Album Review: Hang (2017) by Foxygen

After releasing two fantastic albums (Take The Kids Off Broadway and We Are The 21st Century Ambassadors…) and one of questionable quality (…And Star Power) in the span of three years, Foxygen took a well-earned break. In fact, for a while it seemed like the band was done for good, with there being a lot of on-stage conflict between its two members (Sam France and Jonathan Rado) and even a ‘farewell tour’ taking place. And yet here we are with album number – Hang.

The album sees the band return to their roots somewhat, re-embracing the showtunes-y and theatrical vibe of their debut. However, where that album had hardly no budget at all (Foxygen weren’t even signed when it was recorded), Hang has an incredibly lush and grandiose production. It shows the band exploring their interest in grand theatrical music in a way that they couldn’t really on Take The Kids Off Broadway, featuring a wide array of orchestral instruments. We’re talking horns, saxophones, violins, cellos, flutes, oboes… It sounds absolutely gorgeous and grand.

But what’s great production without good songs? Hang is only a mere eight tracks long, but each of those tracks bursts with personality. They’re also all arranged incredibly well, making good use of the orchestra the band have at their disposal. Just look at the album’s lead single, ‘America’; it’s a track that’s overblown and dramatic in a way that can only be achieved with an orchestra. It showcases pretty much every instrument, with the best part being the particularly crazy instrumental section that sits in the middle of the song.

Despite the overall theatrical style of the album, Foxygen manage to dabble with a couple of genres across the album. ‘On Lankershim’ has a definite country music vibe to it, ‘America’ features a notably jazzy interlude and ‘Avalon’ is a jaunty piano-led tune with an opening that feels like it belongs in an old Western movie saloon. Sam France’s vocals are also great, with him adopting a bombastic tone that reflects on grandiose style of the album. There’s less variety with his vocals than on past Foxygen albums, but it didn’t bother me too much – mainly because he sounded like he was having a lot of fun.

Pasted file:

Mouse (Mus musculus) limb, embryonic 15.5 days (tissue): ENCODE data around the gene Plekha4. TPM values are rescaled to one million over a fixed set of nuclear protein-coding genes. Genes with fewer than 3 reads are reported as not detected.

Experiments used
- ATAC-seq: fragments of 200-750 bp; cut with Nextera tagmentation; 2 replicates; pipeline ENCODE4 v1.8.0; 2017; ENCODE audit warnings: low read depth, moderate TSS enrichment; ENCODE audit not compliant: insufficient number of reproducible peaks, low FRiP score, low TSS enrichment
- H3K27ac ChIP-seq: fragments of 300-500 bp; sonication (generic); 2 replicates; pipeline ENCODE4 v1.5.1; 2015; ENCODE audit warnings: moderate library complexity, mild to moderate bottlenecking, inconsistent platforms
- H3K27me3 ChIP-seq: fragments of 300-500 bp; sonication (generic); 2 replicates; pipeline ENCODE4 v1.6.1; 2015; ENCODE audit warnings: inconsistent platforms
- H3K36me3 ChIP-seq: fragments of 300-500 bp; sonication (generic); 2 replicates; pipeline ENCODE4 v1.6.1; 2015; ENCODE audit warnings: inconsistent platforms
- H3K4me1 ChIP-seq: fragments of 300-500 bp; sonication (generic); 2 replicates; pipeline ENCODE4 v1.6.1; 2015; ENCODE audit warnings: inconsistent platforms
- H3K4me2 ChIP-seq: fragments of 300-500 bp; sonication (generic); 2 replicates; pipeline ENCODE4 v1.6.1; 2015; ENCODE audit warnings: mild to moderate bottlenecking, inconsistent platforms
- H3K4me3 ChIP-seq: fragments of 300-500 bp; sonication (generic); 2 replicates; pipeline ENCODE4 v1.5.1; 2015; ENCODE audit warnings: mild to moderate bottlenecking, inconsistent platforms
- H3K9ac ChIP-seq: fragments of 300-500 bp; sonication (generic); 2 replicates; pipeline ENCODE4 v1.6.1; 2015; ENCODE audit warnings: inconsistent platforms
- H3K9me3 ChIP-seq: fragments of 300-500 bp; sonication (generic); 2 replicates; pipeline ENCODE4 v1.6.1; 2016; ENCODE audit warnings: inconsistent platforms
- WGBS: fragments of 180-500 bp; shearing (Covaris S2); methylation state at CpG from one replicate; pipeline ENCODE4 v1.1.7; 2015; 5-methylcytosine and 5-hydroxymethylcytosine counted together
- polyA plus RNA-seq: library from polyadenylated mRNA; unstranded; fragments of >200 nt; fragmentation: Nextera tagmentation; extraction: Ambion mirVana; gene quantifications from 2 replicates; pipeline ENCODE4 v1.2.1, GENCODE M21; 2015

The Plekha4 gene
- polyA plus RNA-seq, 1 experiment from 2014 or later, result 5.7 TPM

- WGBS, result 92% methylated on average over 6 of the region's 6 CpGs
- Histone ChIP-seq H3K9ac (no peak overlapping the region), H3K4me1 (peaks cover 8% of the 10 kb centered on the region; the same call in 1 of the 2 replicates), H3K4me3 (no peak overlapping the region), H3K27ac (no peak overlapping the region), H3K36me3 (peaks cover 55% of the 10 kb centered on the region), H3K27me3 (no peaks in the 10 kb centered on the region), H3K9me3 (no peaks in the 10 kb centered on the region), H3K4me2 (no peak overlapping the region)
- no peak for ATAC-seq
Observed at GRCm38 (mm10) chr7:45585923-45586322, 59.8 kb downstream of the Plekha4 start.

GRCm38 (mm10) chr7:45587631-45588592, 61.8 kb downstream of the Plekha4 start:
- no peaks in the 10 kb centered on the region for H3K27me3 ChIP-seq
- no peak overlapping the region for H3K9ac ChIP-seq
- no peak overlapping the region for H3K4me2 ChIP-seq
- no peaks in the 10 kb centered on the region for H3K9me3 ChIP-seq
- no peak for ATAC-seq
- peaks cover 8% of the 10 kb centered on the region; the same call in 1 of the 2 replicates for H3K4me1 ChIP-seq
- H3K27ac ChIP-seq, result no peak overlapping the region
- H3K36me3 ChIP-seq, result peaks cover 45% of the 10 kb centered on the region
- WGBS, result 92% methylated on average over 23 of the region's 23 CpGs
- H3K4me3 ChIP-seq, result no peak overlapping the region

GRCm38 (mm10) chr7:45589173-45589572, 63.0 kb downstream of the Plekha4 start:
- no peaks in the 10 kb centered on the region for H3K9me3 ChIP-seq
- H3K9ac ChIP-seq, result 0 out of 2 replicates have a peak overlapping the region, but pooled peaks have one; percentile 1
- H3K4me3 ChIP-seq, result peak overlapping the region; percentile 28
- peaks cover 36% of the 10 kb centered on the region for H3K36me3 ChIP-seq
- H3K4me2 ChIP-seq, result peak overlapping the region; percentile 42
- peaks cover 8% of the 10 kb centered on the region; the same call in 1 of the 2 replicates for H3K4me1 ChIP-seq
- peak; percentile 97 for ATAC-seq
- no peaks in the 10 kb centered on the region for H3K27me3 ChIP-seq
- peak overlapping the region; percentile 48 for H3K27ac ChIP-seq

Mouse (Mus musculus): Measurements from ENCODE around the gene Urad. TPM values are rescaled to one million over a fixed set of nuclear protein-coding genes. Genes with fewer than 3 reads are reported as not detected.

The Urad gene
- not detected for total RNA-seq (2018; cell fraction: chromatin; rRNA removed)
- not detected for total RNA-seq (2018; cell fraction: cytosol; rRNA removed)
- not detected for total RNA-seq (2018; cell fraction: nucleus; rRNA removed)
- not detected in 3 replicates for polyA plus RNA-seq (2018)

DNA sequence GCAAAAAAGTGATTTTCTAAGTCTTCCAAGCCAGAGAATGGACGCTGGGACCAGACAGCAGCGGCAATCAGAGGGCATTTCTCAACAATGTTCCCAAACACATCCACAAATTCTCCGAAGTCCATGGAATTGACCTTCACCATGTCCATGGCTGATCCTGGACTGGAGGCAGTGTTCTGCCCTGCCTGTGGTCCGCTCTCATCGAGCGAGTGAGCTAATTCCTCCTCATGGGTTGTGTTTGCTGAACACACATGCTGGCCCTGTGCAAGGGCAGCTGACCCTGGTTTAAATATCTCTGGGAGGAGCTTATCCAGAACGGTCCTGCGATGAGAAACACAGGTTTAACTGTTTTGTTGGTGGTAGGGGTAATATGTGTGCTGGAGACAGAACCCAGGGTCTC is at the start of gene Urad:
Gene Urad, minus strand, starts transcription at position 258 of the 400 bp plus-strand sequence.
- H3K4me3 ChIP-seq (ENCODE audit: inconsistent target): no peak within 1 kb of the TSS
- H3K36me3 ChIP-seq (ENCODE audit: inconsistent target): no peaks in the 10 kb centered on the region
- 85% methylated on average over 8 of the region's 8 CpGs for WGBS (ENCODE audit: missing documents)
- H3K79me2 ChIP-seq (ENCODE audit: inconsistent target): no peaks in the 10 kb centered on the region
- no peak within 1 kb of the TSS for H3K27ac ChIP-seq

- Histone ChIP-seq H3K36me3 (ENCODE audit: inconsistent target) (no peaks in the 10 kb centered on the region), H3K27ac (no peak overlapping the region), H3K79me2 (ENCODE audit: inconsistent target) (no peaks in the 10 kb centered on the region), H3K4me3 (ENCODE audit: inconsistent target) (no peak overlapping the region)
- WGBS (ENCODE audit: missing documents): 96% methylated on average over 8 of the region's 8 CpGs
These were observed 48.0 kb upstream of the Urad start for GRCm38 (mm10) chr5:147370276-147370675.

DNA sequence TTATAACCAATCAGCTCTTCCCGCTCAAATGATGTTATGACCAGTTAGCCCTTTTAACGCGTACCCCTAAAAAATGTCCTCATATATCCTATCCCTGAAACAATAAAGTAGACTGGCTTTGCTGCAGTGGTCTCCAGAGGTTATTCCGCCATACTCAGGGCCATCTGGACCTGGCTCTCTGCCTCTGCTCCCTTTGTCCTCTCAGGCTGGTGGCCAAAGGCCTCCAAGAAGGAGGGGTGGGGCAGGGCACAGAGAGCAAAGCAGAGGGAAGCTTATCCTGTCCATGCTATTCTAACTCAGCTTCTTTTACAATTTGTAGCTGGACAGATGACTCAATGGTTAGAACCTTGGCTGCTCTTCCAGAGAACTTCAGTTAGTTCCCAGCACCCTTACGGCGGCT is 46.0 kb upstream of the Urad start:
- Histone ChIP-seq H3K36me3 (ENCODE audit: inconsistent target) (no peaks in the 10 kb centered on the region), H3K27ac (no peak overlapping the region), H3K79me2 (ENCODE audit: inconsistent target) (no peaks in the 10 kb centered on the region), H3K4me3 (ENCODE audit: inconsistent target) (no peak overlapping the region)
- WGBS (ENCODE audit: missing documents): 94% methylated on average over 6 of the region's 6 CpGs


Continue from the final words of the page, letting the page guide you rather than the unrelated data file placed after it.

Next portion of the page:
If there’s one area that the album falters slightly it’s lyrics. Foxygen mainly play it safe, straying pretty deep into cliché territory at times, demonstrated most clearly on the album closer, ‘Rise Up’: ‘And believe in yourself / And follow your heart, if nothing else’. Though it seems like Foxygen are very much aware of how cheesy their writing can get. Just like the album’s big bombastic instrumentation, the lyrics are grand and broad. On tracks like ‘America’ it’s obvious that the band are just fooling around a bit with their use of clichés. The song opens with them rolling off a string of tired, wholesome American phrases – ‘Merry Christmas from the pines / Hallelujah, amen’ – making it obvious that the band are critiquing and making fun of their country rather than praising it. It’s pretty difficult not to read the song’s lyrics in a political way.

Despite the writing’s general cleverness through its simplicity, I can’t help but miss the personal and surreal lyrics that dominated the band’s first two albums. Hang is an eccentric album, sure, but there’s nothing on here than exudes the weirdness that made me love Foxygen in the first place. It’s not the band’s best album, but it’s also not their worst one… And with all the orchestral ear candy on offer it’s hard to complain too much. It’s obvious that the band had a lot of fun putting this album together and as a result it’s a lot of fun to listen to.

Essential Songs: ‘Follow the Leader’, ‘America’, ‘On Lankershim’.

Three Gig Reviews

I’ve been to a few gigs recently and thought it might be worth rounding up my thoughts on them briefly. Writing up individual blog posts for each of them would’ve been a lot of faff, so I thought I’d stick to one post and keep things short and sweet.

Dutch Uncles (09/03/2017, The Fleece in Bristol)
I’ve wanted to see Dutch Uncles live for a while – having missed them on their last tour – and this show at The Fleece (a really beautiful venue) didn’t disappoint.